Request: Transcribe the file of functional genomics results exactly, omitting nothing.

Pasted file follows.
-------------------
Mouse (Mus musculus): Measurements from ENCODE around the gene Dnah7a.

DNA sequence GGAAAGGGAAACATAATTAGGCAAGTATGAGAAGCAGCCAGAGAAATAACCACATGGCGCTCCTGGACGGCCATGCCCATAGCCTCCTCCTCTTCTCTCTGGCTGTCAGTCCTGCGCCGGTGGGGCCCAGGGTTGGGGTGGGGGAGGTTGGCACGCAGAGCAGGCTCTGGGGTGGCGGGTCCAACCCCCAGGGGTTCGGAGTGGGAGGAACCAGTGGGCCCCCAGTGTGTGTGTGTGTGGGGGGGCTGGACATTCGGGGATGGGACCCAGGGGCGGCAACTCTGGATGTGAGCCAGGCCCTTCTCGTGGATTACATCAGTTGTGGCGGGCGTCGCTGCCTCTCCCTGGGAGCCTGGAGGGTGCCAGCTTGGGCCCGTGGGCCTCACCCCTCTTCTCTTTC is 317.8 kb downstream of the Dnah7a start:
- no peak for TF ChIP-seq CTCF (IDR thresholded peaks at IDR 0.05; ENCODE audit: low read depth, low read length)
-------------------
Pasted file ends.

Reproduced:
Mouse (Mus musculus): Measurements from ENCODE around the gene Dnah7a.

DNA sequence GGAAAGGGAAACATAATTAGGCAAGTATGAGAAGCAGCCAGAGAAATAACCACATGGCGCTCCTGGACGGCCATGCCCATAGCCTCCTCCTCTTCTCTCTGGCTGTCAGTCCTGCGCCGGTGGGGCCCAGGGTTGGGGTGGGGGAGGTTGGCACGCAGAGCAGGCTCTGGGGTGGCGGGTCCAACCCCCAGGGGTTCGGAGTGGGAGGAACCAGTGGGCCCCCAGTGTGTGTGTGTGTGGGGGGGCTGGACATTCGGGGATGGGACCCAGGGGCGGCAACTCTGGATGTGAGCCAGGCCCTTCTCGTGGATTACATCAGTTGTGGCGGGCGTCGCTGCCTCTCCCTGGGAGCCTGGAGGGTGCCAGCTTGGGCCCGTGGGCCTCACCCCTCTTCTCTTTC is 317.8 kb downstream of the Dnah7a start:
- no peak for TF ChIP-seq CTCF (IDR thresholded peaks at IDR 0.05; ENCODE audit: low read depth, low read length)